Anyway, we drove out past the battlefield near the orange groves right before you start climbing highway 78 to Ramona. This was an interesting hike for me, because I pass through San Pasqual Valley almost every day. When I look out the window of the car, everything looks so small and insignificant. The scale of the valley really set in after I got out of the car to look around, and I thought, "Wow, this place is big". Before we got started on the hike, my friends and I were playing hacky sack or whatever. I'm not too good at it, especially in my cowboy boots. I have to say we messed around for a good thirty minutes while we waited for everyone else to make it.
Then the hike started. It was interesting to see where we started from, because we were right next to an orange grove. From what I know, the type of Oranges they were growing are not native to California. Even if they are, it was weird to see such a clear border between where wildlife grew and where human grown plants grew. We started off dead center of the valley, but we walked off to the south side of the valley and walked along the road for a little bit.
After a break, we climbed Raptor Ridge. There weren't any dinosaurs. Or they were hiding from us. Raptor Ridge wasn't too difficult of a climb for me. We walked uphill for about a mile, and then we stopped to eat lunch. I had nuts and fruit and water. And the maple cookies, which I shared with my friends. I'm such a nice guy.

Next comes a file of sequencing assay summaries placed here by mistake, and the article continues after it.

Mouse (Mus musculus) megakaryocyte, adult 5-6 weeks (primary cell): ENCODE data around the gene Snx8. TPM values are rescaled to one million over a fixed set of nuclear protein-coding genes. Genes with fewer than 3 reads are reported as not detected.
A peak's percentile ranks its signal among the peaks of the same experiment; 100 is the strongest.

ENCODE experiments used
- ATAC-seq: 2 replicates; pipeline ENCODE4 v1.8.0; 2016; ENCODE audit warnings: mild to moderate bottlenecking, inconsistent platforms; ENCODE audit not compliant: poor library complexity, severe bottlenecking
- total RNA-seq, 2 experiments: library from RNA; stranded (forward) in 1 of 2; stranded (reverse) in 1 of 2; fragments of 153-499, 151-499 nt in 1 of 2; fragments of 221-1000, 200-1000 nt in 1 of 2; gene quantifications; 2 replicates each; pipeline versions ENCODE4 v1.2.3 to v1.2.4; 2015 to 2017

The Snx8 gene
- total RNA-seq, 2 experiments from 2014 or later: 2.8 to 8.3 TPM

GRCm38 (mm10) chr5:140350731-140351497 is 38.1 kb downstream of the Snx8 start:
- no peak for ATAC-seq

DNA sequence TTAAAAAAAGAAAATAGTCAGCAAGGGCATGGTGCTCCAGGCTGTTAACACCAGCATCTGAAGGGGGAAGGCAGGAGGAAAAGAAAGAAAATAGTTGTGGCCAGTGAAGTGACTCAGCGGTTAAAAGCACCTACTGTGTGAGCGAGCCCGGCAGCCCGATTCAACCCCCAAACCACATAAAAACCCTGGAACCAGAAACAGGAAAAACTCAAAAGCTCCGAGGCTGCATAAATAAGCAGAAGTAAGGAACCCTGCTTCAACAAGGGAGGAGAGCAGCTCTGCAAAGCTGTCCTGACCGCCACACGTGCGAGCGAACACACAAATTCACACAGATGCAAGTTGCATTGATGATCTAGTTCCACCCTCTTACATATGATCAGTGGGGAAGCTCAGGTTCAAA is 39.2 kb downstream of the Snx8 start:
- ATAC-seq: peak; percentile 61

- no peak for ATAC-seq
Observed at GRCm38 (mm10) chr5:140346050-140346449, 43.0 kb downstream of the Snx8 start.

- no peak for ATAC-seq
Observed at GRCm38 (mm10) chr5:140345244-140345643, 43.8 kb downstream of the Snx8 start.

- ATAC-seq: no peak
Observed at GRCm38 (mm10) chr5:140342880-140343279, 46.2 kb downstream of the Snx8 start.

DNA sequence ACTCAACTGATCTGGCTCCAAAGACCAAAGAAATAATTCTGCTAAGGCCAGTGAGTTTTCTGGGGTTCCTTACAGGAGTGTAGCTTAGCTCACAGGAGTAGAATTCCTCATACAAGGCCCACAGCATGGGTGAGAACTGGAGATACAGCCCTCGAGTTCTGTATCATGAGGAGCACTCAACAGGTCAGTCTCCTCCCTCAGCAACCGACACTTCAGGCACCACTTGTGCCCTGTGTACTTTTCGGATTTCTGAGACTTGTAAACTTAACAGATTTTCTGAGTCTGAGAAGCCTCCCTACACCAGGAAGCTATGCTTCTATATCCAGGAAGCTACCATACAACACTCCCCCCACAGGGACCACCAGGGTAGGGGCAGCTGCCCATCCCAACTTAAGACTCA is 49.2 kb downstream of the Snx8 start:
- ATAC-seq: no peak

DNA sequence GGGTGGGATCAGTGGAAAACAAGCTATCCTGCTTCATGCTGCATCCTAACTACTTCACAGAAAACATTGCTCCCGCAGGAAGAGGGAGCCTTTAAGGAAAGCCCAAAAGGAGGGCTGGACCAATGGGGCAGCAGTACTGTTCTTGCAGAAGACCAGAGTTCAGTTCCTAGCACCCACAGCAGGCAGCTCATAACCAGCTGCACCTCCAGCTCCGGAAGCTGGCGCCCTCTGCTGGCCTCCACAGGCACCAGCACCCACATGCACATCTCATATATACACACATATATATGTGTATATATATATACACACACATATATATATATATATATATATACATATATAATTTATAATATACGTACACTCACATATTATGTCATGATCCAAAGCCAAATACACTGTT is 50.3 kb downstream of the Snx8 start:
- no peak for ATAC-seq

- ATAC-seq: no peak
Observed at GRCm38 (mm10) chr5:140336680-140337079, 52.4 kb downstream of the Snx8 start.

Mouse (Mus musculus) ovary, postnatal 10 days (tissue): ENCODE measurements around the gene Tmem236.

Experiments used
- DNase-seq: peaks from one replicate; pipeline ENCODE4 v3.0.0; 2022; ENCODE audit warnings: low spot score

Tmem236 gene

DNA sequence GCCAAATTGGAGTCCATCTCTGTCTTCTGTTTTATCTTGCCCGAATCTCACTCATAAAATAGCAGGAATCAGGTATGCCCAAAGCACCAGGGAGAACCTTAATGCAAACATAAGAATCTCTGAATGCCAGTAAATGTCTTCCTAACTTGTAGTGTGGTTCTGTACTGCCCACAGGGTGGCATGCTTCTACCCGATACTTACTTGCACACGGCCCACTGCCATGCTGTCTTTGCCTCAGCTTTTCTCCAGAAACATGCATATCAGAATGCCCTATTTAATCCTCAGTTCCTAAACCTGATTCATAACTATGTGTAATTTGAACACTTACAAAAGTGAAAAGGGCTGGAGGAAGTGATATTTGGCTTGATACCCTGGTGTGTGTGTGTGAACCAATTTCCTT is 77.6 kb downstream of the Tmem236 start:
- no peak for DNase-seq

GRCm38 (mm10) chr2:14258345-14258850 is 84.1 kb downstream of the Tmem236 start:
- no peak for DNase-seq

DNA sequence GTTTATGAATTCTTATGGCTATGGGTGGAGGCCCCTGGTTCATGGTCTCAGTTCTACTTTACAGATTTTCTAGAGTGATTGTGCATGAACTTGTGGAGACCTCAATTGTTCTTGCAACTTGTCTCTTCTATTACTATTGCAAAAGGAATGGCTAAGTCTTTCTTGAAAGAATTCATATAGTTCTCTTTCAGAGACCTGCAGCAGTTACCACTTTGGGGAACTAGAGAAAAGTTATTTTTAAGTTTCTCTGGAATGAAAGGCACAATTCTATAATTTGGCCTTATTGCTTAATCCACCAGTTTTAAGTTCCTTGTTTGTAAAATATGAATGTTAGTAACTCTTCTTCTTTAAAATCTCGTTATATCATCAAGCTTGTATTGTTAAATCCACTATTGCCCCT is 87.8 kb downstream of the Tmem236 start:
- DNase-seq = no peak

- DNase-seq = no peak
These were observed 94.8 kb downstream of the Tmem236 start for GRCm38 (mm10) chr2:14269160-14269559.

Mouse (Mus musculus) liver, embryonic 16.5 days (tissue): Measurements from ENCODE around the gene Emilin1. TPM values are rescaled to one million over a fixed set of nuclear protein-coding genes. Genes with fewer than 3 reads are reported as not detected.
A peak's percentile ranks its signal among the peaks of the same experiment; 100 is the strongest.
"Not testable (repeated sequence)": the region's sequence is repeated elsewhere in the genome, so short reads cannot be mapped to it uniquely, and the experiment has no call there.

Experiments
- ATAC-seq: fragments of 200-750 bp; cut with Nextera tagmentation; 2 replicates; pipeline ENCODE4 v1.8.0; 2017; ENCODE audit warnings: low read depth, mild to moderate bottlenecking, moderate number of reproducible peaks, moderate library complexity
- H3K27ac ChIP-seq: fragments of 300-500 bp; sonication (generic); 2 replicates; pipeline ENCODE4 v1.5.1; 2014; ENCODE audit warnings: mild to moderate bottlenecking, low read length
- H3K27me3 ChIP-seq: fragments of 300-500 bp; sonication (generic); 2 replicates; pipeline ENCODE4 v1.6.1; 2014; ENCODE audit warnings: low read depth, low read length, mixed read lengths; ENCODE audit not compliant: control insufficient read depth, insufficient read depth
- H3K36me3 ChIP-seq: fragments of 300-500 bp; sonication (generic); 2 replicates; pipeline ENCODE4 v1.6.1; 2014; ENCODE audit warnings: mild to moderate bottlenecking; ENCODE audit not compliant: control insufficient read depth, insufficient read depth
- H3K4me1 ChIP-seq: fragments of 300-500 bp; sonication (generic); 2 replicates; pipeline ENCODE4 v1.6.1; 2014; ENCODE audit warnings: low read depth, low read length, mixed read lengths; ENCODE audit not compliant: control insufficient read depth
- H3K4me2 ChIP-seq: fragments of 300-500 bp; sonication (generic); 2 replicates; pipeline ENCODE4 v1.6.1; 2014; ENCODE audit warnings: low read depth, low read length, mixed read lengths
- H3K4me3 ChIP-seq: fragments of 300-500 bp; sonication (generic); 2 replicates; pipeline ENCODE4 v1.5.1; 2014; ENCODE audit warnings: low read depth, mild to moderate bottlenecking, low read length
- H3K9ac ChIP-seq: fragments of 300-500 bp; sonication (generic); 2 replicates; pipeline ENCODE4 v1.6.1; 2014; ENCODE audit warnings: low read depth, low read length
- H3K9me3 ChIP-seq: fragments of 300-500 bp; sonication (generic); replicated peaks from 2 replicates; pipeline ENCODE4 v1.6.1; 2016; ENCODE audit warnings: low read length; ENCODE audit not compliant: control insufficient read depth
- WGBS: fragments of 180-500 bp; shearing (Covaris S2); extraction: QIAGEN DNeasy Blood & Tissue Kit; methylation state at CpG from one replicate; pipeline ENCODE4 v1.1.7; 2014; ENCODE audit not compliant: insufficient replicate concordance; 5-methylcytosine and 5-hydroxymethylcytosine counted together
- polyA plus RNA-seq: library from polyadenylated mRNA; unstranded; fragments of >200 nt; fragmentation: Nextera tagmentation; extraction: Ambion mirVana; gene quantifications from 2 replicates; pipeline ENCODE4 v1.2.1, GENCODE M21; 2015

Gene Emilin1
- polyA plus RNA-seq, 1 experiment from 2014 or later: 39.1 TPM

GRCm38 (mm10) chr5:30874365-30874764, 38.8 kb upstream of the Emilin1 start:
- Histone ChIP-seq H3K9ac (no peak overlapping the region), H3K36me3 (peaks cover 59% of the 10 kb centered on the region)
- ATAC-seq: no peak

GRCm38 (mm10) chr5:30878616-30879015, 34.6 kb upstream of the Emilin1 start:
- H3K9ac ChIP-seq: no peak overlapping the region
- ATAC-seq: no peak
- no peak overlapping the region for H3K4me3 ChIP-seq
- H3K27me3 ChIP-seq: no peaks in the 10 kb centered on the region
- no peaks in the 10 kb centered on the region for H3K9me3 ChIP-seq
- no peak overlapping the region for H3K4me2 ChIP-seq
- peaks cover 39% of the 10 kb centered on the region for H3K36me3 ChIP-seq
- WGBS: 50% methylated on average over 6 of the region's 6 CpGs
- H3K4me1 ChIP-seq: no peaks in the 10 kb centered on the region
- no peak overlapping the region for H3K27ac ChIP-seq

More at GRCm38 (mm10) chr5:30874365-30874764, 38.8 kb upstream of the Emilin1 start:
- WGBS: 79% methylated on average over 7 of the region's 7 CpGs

After climbing Raptor Ridge, we found ourselves hiking around the strawberry fields. I could see tiny little red spots which I assumed were the berries themselves, but I couldn't be too certain. Halfway through the strawberry fields, I tended to some blisters and hotspots that my friends and classmates managed to acquire. I often get asked, "How do you not have blisters right now?".
For the record, I've said this a lot but: I wear a lot of socks. Seriously, the drought California is in could probably be traced back to the laundry I do after backpacking trips. Back to the topic at hand. I wear three socks per foot. It's impossible for me to get a blister that way. Blisters are formed from the friction between the skin on your foot and the inside material of the boot. Wearing three socks should do the trick and make your feet not hurt as much.
Even if you do have three socks on, and you feel an itching sensation, don't be afraid to stop. It's called a hotspot, and not the thing you're thinking of that comes with most modern phones. If you put a piece of moleskin on top of a hotspot before it becomes a blister, you can save yourself a lot of pain.
After tending to all the blisters, I noticed that I was out of water. Tomorrow, I will need to get an extra water bottle before heading out into the great outdoors.
After the excitement of the strawberry field, we were at the end of our hike.